VIRES: visualization and identification of A-to-I RNA editing sites in genomic sequences

R Distefano, G Nigita, V Macca, R Giugno, A Pulvirenti, A Ferro


Motivations. RNA Editing is a type of post-transcriptional modification that takes place in the eukaryotes and represents one of the last frontiers of molecular biology. It alters the sequence of primary RNA transcripts by deleting, inserting or modifying residues. Several forms of RNA editing have been discovered including A-to-I, C-to-U, U-to-C and G-to-A editing. A-to-I RNA editing (Adenosine-to-Inosine) is the most frequent and common post-transcriptional modification, where adenosine (A) deamination produces its conversion into inosine (I), which in turn is interpreted by the machinery translation and splicing as guanosine (G) and so this causes the change of the RNA sequence. This biological phenomenon is catalyzed by members of the Adenosine Deaminase Acting on RNA (ADAR) family of enzymes and occurs only on dsRNA structures. Thus, A-to-I editing changes RNA molecules in various ways including: the translation of its codons; the creation and/or destruction of splicing sites; the microRNA/mRNA binding. Therefore, it is not surprising that the malfunction of the editing machinery has been implicated in various human diseases. In the last years, the application of global approaches to the study of A-to-I editing, including high throughput sequencing and bioinformatics, has led to important advances. However, in spite of enormous efforts, the real biological functioning of this phenomenon remains unknown. In this work, starting from genomic sequences, given as input, we present a bioinformatics approach to discover and visualize A-to-I editing sites.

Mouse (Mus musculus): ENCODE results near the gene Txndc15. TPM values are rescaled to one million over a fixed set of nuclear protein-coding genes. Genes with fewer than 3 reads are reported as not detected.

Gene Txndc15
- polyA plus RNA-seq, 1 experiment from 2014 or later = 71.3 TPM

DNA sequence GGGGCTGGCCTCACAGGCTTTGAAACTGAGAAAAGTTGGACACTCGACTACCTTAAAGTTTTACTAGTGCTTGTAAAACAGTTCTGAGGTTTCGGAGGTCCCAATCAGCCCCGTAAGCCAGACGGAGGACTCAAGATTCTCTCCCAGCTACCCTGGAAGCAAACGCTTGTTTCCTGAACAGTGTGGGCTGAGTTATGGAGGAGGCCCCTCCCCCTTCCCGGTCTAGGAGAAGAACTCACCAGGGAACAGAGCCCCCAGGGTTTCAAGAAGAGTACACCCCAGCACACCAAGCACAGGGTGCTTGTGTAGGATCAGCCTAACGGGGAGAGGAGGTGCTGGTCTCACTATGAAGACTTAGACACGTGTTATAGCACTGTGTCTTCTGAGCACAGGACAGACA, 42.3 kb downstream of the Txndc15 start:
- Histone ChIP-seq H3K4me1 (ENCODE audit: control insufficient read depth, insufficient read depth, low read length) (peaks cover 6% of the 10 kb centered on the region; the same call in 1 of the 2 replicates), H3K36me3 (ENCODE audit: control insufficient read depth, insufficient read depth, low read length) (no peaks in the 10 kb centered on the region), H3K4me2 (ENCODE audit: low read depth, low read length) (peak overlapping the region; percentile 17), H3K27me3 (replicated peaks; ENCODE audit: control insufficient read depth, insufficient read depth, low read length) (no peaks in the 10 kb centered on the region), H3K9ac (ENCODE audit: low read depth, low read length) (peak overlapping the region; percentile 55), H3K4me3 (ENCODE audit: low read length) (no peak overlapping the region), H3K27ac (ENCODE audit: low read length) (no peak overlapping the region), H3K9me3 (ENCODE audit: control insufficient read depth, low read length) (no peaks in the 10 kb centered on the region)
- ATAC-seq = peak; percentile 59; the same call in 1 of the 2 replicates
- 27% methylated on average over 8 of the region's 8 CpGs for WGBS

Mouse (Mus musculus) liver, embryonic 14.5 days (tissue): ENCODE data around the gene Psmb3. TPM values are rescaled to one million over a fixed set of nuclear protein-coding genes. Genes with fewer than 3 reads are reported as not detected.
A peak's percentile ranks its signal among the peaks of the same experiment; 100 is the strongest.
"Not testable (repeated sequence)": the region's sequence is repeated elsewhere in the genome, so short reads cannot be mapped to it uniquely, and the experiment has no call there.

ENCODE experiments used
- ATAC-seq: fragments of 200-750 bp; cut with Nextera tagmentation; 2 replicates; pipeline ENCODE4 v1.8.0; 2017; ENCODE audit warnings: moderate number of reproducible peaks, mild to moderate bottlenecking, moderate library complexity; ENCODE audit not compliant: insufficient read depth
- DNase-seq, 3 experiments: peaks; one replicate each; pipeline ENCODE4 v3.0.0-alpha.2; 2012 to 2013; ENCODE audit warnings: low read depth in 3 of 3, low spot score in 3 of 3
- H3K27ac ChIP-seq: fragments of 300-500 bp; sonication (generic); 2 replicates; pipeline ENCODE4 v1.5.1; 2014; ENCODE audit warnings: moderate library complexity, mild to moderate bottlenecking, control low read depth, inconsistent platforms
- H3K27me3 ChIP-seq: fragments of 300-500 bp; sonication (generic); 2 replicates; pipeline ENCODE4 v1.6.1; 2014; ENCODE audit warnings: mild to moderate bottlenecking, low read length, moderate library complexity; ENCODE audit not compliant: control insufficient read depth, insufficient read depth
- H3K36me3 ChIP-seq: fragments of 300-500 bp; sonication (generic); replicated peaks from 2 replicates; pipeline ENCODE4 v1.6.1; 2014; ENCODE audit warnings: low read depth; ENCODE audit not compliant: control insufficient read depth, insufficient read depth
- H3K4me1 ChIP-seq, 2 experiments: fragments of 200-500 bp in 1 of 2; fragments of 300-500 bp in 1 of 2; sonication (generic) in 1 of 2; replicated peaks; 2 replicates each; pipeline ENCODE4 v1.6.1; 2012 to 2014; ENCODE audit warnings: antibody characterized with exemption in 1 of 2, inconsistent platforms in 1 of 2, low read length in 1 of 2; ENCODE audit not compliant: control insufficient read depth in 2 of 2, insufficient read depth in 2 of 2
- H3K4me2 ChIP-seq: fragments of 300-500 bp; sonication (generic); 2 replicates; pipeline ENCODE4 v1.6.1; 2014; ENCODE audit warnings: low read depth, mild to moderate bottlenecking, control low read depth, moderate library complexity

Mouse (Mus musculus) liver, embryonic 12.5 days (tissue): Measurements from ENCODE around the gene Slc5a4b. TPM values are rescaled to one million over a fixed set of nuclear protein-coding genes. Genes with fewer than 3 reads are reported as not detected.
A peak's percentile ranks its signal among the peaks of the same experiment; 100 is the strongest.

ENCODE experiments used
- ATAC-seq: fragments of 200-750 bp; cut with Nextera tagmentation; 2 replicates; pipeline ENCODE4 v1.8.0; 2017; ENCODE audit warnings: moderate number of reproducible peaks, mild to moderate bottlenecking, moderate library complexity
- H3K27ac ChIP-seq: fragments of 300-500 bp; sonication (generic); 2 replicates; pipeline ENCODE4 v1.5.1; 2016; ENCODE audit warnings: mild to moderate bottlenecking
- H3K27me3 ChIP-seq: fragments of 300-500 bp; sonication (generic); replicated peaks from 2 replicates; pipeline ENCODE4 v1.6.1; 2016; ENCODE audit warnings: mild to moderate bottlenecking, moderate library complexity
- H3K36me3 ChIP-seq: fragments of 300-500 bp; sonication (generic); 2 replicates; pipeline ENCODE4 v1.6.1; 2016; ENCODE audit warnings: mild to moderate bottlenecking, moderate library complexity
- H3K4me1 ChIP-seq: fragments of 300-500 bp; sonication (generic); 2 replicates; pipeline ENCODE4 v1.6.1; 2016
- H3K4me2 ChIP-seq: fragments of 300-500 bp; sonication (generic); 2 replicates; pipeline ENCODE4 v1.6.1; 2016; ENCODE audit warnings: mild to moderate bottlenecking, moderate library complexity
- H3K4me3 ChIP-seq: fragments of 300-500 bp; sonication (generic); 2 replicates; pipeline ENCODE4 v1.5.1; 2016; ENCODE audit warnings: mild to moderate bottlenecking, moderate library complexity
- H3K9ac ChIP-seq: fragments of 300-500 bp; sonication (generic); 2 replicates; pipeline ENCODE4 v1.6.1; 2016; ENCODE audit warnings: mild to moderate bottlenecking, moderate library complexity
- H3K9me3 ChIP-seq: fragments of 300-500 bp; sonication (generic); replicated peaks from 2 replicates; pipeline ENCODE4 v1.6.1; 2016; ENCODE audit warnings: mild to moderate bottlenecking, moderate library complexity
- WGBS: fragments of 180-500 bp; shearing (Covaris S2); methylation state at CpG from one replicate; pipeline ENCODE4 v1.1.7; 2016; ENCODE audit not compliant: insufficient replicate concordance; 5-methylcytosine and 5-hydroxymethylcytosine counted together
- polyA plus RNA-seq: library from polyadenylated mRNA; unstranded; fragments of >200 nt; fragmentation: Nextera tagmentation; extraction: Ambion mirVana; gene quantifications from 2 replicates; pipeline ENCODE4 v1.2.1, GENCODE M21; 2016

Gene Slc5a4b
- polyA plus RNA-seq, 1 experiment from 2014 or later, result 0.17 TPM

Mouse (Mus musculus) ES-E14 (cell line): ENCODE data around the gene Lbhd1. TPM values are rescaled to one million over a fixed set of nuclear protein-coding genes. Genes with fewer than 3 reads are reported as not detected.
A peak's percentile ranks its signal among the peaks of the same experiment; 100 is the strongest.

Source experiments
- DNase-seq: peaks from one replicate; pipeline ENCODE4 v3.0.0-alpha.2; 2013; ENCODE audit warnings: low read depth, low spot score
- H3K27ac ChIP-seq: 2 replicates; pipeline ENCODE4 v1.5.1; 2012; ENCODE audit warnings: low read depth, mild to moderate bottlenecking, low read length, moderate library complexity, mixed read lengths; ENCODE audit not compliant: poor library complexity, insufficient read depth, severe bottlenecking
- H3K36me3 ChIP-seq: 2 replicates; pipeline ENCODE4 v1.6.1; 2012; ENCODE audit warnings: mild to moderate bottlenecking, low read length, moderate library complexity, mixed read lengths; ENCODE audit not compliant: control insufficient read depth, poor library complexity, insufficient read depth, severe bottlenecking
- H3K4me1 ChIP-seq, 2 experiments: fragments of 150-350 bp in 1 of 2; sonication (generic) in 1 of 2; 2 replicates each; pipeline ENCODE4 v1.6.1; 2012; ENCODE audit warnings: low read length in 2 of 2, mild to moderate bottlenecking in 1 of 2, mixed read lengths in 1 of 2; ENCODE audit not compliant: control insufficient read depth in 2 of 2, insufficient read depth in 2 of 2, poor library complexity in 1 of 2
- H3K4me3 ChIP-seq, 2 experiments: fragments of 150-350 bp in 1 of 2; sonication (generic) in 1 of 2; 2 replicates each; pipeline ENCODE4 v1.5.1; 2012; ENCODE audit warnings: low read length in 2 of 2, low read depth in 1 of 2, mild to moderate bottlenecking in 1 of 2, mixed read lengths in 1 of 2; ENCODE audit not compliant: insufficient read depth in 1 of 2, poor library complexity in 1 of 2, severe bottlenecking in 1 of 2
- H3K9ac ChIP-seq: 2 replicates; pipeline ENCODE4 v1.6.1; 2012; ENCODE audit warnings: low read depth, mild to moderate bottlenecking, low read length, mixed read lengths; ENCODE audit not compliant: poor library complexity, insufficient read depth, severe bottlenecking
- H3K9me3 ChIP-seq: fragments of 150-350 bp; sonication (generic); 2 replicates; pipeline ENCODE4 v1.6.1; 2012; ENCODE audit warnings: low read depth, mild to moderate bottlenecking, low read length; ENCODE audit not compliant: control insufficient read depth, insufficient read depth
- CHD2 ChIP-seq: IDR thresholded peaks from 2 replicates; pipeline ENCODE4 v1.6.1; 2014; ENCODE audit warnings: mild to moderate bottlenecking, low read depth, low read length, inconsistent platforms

Methods. VIRES is a web-based tool that maps newly predicted and known A-to-I editing site in genomic sequences. The tool is equipped with a user-friendly interface allowing users to analyze genomic sequences in order to identify candidate A-to-I editing sites. VIRES action can be subdivided in two different tasks: the identification of known editing sites and the mapping of new ones. The system highlights the known editing events falling into the input sequences by searching the genomic positions of sequences in the DARNED dataset containing approximately 42,000 human genome loci corresponding to validated A-to-I RNA editing sites. In the second phase, we search for new putative editing events in these sequences. This task is performed by analyzing more than 38,000 Human genes (build GRCCh37/hg19). In more details, the searching of new editing sites can be divided into the following steps. First, we execute BLAST between Human genes and EST (Expressed Sequence Tag) sequences selecting only the alignments which contains at least one A-G mismatch between genomic and EST sequence. Next, we remove all mismatches that are SNPs (Single Nucleotide Polymorphisms). Finally, we verify if this candidate edited site belongs to a double strand region. Once we identify the candidate A-to-I editing sites, we add the information for the functional enrichment including the presence of repetitive elements, the ESTs sequences with the candidate editing sites, and the location of two novel motifs characterizing A-to-I editing events (CCAG[G|C]CTGG and CTG[T|G][G|A]AT[C|T][A|C]CAG) in flanking regions of putative editing sites. The user can choose whether to download this information in a text or xml file.

Results. VIRES is an easy to use bioinformatic tool that allows the in-silico-identification of putative and validated A-to-I RNA editing sites. It is built on top of several knowledge bases such as DARNED, EST, SNPs.



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